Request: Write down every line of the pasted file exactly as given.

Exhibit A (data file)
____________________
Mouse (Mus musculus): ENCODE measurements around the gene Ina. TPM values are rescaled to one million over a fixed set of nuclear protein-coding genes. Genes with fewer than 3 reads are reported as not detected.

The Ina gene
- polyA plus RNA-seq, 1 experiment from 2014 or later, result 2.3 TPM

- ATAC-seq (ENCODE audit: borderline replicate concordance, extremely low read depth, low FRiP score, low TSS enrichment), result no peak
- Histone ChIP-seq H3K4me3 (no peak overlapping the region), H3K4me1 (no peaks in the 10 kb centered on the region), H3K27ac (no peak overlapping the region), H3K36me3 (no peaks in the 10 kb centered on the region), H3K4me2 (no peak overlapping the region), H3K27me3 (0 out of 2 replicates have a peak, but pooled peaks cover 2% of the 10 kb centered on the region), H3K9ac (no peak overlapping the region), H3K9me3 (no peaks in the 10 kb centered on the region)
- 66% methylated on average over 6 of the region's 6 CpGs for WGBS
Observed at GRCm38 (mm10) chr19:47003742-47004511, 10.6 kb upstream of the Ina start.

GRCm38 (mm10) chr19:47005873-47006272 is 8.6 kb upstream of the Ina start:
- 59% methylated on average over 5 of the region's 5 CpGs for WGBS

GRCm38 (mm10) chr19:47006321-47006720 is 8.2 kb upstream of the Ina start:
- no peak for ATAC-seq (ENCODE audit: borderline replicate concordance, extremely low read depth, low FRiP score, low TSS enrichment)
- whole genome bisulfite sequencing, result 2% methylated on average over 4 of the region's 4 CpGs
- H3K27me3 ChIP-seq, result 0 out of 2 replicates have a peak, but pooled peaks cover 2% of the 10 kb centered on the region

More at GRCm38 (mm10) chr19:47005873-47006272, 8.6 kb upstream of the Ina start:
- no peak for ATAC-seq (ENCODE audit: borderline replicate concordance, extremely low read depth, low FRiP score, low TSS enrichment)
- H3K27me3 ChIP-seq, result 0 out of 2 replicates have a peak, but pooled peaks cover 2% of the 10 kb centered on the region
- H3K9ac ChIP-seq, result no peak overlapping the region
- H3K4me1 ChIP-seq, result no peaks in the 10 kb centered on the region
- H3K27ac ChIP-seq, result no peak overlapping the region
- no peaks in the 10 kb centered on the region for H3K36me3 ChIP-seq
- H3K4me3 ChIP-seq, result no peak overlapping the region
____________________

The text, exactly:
Mouse (Mus musculus): ENCODE measurements around the gene Ina. TPM values are rescaled to one million over a fixed set of nuclear protein-coding genes. Genes with fewer than 3 reads are reported as not detected.

The Ina gene
- polyA plus RNA-seq, 1 experiment from 2014 or later, result 2.3 TPM

- ATAC-seq (ENCODE audit: borderline replicate concordance, extremely low read depth, low FRiP score, low TSS enrichment), result no peak
- Histone ChIP-seq H3K4me3 (no peak overlapping the region), H3K4me1 (no peaks in the 10 kb centered on the region), H3K27ac (no peak overlapping the region), H3K36me3 (no peaks in the 10 kb centered on the region), H3K4me2 (no peak overlapping the region), H3K27me3 (0 out of 2 replicates have a peak, but pooled peaks cover 2% of the 10 kb centered on the region), H3K9ac (no peak overlapping the region), H3K9me3 (no peaks in the 10 kb centered on the region)
- 66% methylated on average over 6 of the region's 6 CpGs for WGBS
Observed at GRCm38 (mm10) chr19:47003742-47004511, 10.6 kb upstream of the Ina start.

GRCm38 (mm10) chr19:47005873-47006272 is 8.6 kb upstream of the Ina start:
- 59% methylated on average over 5 of the region's 5 CpGs for WGBS

GRCm38 (mm10) chr19:47006321-47006720 is 8.2 kb upstream of the Ina start:
- no peak for ATAC-seq (ENCODE audit: borderline replicate concordance, extremely low read depth, low FRiP score, low TSS enrichment)
- whole genome bisulfite sequencing, result 2% methylated on average over 4 of the region's 4 CpGs
- H3K27me3 ChIP-seq, result 0 out of 2 replicates have a peak, but pooled peaks cover 2% of the 10 kb centered on the region

More at GRCm38 (mm10) chr19:47005873-47006272, 8.6 kb upstream of the Ina start:
- no peak for ATAC-seq (ENCODE audit: borderline replicate concordance, extremely low read depth, low FRiP score, low TSS enrichment)
- H3K27me3 ChIP-seq, result 0 out of 2 replicates have a peak, but pooled peaks cover 2% of the 10 kb centered on the region
- H3K9ac ChIP-seq, result no peak overlapping the region
- H3K4me1 ChIP-seq, result no peaks in the 10 kb centered on the region
- H3K27ac ChIP-seq, result no peak overlapping the region
- no peaks in the 10 kb centered on the region for H3K36me3 ChIP-seq
- H3K4me3 ChIP-seq, result no peak overlapping the region